Life as a student is bit off the beaten path for four-year-old Ovi Kale. Till she leaves her parents at the school gates, she speaks Marathi. But once in class, it’s Sanskrit — a language mostly associated with Hindu religious ceremonies, but rarely with preschool kids.
|A Sanskrit class in session at the Nyayamurti
Ranade Balak Mandir
Like Ovi, 700 other students at the Nyayamurti Ranade Balak Mandir, a kindergarten based in Shaniwar Peth, begin their day with Sanskrit — a compulsory module across playgroup, junior and senior KG classes.
Run by the Deccan Education Society (DES), the compulsory spoken Sanskrit module encompasses storytelling, recitation, poetry and prayers, and students are taught to greet each other in Sanskrit.
The reason for this, say school authorities, is not only to preserve Sanskrit but also to improve students’ speech and pronunciation skills at an early age. School principal Varsha Joshi, said, “The idea was conceived as a collective decision of the teaching staff and management in order to ensure that students learn more effectively and that their linguistic skills get honed in their formative years.
The syllabi have been designed keeping the developmental, intellectual and linguistic capacities of the students in mind.” Joshi added that the curriculum at the first level of playgroup entails mere introduction to some Sanskrit greetings as the students are in the age group of two to five years.
In the next level of junior class, the students are gradually made to deal with alphabets, words, numbers and days of the week and so on followed by the senior level, where children actually learn prayers, ‘stotras’ or hymns and are made to engage in fundamental dialogues, she said.
The school has been organising teachers’ training sessions every summer for the entire teaching staff of about 22 and reading material has been provided to the teachers for constant revision and references.
Shilpa Paradkar, class teacher, senior KG, said, “In order to teach spoken Sanskrit well, it was very important for me to master the curriculum, for which I attended the training session organised by the school. It is fulfilling to see students pick up the language really well.”
Ajit Harisinghani, speech therapist with Pashan-based The Speech Foundation, said, “Introducing Sanskrit at the kindergarten level is an intelligent step as in the nascent years, students absorb and assimilate the most in terms of languages.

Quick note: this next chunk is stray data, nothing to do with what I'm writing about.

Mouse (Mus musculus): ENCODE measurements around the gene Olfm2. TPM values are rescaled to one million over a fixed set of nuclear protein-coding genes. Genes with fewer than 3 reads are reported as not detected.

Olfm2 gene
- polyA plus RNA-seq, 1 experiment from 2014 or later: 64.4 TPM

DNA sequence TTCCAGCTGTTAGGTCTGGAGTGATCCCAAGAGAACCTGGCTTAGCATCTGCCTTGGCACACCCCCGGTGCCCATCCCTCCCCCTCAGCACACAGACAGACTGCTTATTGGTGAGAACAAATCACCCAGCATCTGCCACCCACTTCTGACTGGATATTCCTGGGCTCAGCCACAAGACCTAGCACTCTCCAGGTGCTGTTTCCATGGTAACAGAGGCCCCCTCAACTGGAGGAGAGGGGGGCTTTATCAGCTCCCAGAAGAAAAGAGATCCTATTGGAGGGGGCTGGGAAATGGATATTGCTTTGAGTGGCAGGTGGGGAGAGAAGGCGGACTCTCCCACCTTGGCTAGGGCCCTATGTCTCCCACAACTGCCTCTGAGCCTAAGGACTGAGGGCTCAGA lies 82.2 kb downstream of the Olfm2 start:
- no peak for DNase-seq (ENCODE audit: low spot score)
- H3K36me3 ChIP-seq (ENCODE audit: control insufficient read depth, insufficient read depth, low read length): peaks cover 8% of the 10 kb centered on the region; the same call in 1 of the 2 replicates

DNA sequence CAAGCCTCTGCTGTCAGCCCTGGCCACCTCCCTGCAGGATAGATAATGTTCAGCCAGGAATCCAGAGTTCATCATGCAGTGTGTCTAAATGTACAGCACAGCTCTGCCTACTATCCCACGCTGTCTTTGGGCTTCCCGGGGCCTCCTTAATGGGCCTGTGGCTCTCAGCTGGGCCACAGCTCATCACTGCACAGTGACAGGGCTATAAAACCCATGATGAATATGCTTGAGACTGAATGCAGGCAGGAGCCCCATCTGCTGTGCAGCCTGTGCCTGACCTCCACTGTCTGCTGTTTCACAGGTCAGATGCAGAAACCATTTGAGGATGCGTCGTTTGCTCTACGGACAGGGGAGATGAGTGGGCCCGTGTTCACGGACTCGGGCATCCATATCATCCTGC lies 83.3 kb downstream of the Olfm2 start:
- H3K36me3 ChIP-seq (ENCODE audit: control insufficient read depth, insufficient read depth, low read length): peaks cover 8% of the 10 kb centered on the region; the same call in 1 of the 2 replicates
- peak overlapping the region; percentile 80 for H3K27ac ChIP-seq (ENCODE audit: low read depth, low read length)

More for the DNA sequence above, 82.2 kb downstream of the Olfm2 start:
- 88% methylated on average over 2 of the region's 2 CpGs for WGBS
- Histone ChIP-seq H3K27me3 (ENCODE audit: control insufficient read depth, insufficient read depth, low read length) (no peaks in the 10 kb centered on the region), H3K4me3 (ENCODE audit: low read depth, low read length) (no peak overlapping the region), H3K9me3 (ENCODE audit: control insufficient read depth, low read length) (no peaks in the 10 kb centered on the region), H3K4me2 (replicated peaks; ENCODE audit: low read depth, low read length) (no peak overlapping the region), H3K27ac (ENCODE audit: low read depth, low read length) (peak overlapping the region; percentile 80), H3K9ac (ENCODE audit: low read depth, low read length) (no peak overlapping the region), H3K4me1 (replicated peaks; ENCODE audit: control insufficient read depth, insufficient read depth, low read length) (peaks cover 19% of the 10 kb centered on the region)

Also, the intricate pronunciations and complexities of Sanskrit would help in introducing the students to a superior level of linguistic flexibility.”
Echoing Harisinghani’s sentiments, Joshi said, “According to the current state board curriculum, Sanskrit is an optional subject and is introduced in schools in Class VIII.
There is also an increasing inclination in choosing foreign languages over Sanskrit resulting in a decline in the number of takers studying the language. It is important to conserve Sanskrit and it is important that students know the basics of Sanskrit.”
Amol Kale, Ovi’s father, added, “Our daughter, unlike many other children of her age, has never stuttered or stammered or mispronounced words.
The clarity and flow of her speech has definitely been sharpened due to speaking Sanskrit in school.” Dr Kanchan Mande, head, Department of Sanskrit and Prakrit Languages, University of Pune, added, “It is certainly a welcome change.
If children are familiarised with Sanskrit at a tender age, it would not just enrich their Marathi and Hindi, but would also help them in attaining an edge in fluency and oratory skills.”
Professor M G Dhadphale, Sanskrit scholar and author and retired secretary of Deccan Education Society as also Bhandarkar Oriental Research Institute (BORI) added, “Introducing Sanskrit at kindergarten level is the most ideal way of imparting lessons in the language.
The younger the child, better is his capacity to absorb information and process it. Sanskrit not only erases speech problems but also creates a repository of literature by means of its ‘Subhasheet’ or proverbs, maxims and phrases.”
Mohan Harshe, father of five-yearold senior KG student Mridula, added, “As parents, we always wanted to teach Mridula Sanskrit shlokas and hymns. It is great that the same is now being undertaken by the school as part of the spoken Sanskrit curriculum.
Since the curriculum is well designed, systematic and structured, we don’t have to do any additional teaching and Mridula is learning much more than just the hymns.” Sanskrit is introduced to students in class eight as an optional subject according to the state board syllabus.
At present, only Fergusson and Sir Parshurambhau (SP) colleges offer Sanskrit as an optional subject. As per the admission statistics, about 25 students are pursuing graduation studies in Sanskrit.
However, the number of students enrolling for post-graduation and research studies in Sanskrit is sizeable. At present, UoP has 60 students who have opted for an MA in Sanskrit, and over 35 are pursuing research studies in the language.
► It is certainly a welcome change. If children are familiarised with Sanskrit at a tender age, it would not just enrich their Marathi and Hindi, but also help them in attaining an edge in fluency and oratory skills
- Dr Kanchan Mande, Head, Department of Sanskrit and Prakrit Languages, University of Pune
► The clarity and flow of her speech has been sharpened by speaking in Sanskrit in school
- Amol Kale, Ovi's Father